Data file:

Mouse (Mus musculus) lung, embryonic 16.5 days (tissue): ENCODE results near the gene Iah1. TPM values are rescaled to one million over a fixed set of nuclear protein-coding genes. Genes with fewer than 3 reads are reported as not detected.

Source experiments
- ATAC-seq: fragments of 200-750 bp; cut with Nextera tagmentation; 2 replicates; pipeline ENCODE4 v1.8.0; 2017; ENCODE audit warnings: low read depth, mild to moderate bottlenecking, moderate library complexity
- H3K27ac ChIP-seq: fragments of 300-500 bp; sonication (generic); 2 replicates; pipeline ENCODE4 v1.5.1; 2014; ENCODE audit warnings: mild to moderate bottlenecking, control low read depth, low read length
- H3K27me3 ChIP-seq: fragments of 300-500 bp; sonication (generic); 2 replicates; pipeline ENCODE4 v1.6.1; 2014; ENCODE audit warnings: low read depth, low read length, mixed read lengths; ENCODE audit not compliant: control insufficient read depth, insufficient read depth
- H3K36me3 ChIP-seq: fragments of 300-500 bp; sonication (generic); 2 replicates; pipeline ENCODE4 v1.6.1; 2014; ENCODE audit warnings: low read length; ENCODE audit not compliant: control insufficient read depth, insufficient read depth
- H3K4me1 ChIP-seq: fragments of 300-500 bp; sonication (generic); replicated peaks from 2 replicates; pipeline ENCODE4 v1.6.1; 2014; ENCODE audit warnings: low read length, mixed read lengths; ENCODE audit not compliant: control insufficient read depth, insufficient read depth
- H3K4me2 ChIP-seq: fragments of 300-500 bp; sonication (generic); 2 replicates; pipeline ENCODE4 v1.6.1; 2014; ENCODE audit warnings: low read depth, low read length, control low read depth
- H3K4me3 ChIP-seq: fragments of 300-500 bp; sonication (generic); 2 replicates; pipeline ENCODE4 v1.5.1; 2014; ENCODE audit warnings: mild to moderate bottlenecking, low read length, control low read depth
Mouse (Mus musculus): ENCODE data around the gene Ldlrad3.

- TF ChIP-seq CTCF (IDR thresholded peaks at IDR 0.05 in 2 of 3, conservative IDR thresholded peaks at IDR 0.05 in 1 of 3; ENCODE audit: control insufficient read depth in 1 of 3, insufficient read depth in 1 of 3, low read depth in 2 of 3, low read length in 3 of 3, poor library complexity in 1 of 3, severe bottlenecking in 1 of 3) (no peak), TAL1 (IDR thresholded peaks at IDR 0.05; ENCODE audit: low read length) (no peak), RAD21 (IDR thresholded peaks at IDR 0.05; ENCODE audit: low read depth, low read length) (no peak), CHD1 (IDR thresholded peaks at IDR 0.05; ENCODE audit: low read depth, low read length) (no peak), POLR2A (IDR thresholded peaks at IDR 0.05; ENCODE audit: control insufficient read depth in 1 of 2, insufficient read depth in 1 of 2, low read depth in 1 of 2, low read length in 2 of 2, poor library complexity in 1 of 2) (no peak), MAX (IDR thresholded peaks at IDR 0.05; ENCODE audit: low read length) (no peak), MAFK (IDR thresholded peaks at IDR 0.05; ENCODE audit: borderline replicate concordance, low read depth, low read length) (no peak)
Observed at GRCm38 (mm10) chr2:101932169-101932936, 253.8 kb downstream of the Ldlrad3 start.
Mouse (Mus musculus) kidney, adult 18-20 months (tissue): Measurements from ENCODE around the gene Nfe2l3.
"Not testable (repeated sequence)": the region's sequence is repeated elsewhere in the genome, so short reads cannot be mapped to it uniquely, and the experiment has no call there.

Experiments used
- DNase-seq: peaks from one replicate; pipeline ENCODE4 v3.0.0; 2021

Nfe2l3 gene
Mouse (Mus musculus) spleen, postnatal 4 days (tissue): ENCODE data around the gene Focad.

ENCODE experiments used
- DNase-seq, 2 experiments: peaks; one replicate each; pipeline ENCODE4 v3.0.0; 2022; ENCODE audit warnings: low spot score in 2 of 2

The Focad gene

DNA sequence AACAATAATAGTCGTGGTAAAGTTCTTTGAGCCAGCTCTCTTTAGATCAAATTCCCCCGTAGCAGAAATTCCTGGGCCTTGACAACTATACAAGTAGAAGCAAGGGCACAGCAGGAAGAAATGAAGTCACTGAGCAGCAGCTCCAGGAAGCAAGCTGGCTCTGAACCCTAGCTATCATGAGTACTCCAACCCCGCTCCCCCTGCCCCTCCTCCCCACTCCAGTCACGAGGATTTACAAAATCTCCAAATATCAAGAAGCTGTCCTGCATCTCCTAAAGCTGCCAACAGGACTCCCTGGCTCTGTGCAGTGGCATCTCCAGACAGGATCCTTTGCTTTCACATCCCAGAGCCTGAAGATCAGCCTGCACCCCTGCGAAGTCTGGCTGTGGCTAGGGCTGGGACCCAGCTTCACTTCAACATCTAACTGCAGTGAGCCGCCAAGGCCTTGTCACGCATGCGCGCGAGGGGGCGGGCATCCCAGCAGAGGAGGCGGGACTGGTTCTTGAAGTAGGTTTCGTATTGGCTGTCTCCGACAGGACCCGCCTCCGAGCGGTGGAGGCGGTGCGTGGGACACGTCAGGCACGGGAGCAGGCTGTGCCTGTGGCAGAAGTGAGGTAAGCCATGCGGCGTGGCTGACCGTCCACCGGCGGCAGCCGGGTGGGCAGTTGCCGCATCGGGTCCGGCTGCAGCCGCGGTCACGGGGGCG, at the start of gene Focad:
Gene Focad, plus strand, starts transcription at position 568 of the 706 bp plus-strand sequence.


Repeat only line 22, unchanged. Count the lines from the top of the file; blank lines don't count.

DNA sequence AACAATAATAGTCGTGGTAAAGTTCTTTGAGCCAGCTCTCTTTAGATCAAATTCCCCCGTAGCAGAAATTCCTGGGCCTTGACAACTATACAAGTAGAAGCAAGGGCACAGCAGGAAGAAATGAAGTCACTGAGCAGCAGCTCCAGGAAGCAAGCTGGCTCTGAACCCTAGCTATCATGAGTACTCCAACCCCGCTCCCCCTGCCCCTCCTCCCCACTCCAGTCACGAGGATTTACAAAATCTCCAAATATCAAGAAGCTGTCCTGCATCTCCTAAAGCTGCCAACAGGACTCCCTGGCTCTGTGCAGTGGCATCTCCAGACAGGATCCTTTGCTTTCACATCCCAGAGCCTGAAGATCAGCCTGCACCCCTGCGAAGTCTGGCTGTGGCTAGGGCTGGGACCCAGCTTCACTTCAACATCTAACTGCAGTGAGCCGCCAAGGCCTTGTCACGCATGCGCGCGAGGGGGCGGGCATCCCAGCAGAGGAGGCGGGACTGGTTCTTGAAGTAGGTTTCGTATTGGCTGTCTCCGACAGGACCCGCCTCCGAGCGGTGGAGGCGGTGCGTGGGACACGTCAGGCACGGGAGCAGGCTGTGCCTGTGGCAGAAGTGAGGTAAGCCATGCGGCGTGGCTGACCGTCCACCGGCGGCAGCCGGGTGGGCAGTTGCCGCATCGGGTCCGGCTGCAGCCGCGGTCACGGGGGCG, at the start of gene Focad: